6. All of the apertures 33,35,49,51 and openings 63,65 of the shoe tabs 29,31, support tabs 45,47 and spacers 59,61 are axially aligned. Preferably, the apertures 33,35,49,51 and openings are aligned by placing the support 27, spacers 59,61 and shoe 25 in the mandrel.
7. The first pin 55 is then press fitted through the first spacer opening 63 with the first pin 55 extending through the third and first apertures 33,49. The press fitting is preferably performed by a hydraulic ram.
8. The second pin 57 is then press fitted through the second spacer opening 65 with the second pin 57 extending through the second and fourth apertures 51,35. The pins 55,57 in the seventh and eighth steps can be inserted either sequentially or simultaneously.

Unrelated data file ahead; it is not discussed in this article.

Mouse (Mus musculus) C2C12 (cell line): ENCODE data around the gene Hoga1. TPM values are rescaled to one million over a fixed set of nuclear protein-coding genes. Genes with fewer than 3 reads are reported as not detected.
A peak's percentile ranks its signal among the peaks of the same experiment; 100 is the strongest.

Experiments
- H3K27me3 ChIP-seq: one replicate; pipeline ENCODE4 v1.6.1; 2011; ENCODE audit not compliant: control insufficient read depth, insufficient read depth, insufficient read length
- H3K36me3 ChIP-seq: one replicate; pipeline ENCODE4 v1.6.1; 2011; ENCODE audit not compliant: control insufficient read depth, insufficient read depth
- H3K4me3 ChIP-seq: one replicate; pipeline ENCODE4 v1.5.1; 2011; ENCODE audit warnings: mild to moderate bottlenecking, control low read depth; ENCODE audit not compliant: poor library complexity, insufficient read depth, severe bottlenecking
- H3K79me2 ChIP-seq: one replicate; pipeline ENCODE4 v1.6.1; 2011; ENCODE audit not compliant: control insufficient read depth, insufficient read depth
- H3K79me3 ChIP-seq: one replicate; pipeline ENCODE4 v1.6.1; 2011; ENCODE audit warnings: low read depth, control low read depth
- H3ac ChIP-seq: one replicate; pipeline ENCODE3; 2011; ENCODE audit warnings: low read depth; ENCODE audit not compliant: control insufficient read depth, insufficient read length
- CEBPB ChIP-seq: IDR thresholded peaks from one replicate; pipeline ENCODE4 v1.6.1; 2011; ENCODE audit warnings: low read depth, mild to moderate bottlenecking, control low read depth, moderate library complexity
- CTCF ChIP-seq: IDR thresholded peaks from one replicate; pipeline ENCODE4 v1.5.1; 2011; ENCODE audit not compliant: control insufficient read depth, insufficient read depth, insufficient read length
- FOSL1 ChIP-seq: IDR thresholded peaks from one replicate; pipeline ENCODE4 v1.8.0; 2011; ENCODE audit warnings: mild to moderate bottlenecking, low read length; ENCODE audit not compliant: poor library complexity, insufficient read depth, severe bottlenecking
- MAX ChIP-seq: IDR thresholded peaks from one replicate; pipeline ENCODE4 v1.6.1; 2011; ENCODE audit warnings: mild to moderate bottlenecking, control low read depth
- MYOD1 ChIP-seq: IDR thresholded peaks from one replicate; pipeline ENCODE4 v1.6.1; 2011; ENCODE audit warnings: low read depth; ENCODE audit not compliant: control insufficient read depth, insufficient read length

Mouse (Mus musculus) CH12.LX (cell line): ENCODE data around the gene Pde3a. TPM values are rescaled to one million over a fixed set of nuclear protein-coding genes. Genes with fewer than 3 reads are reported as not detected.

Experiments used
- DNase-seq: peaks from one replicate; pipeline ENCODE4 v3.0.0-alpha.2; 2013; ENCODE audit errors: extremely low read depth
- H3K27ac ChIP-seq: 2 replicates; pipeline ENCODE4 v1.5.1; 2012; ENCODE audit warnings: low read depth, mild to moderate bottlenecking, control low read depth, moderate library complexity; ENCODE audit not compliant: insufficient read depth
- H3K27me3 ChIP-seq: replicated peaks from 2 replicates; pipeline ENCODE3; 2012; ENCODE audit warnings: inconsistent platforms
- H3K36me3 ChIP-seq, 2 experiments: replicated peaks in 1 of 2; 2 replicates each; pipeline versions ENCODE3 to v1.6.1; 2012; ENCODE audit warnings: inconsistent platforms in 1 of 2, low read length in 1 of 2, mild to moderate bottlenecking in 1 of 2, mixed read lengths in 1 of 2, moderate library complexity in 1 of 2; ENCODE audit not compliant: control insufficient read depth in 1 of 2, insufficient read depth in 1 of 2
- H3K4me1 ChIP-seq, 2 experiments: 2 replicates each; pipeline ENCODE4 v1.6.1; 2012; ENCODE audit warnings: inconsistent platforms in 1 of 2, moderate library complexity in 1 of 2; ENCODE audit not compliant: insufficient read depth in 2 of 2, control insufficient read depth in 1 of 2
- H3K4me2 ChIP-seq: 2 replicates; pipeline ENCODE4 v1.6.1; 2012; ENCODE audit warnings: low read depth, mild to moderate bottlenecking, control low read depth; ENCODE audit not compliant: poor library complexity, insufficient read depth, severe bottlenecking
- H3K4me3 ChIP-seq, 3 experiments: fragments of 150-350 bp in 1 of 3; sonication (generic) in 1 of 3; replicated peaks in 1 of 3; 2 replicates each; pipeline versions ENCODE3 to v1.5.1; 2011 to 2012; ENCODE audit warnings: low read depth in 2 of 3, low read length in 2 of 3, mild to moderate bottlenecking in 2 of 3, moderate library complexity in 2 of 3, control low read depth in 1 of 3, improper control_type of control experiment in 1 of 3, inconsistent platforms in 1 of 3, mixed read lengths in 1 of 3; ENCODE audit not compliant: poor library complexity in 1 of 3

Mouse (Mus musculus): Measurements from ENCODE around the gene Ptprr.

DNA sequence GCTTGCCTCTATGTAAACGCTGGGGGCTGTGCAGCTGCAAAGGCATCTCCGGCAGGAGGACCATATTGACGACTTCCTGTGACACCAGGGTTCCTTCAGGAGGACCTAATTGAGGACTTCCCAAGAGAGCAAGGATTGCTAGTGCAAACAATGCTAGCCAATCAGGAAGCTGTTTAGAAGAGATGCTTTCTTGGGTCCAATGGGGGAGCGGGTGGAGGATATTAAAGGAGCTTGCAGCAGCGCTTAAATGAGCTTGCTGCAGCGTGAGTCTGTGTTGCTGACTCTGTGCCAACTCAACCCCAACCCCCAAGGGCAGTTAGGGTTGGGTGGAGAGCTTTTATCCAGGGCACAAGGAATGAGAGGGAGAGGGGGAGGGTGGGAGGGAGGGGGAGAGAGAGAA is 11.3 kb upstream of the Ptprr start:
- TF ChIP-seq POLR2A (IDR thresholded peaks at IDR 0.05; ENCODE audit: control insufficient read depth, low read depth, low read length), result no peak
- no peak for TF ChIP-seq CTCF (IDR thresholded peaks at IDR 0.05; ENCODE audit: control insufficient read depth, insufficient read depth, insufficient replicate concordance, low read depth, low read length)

The present invention provides significant advantages compared to conventional riveted hinges and welded hinges described above. The press fitted hinge provides a durable low cost hinge replacing reliance on riveting or welding. The riveted hinge has not proved to be durable. The welded hinge is more labor intensive and therefore higher in cost than the press fitted hinge. Secondly the press fitted hinge has increased the reliability because the forces on the hinge during use do not tend to apply stress to the press fitted connection of the spacer and the pin. Because the pin 55,57 is loosely fitted in the apertures 33,35,49,51 in the shoe 25 and support 27, the pin 55,57 may move transverse to the pin axis in the apertures 33,35,49,51 without damaging the integrity of the hinge. Thus there is in general no tendency for the press fitted connection to break. Also, the pivot pin 55,57 can be formed of high strength material that is more durable than a rivet.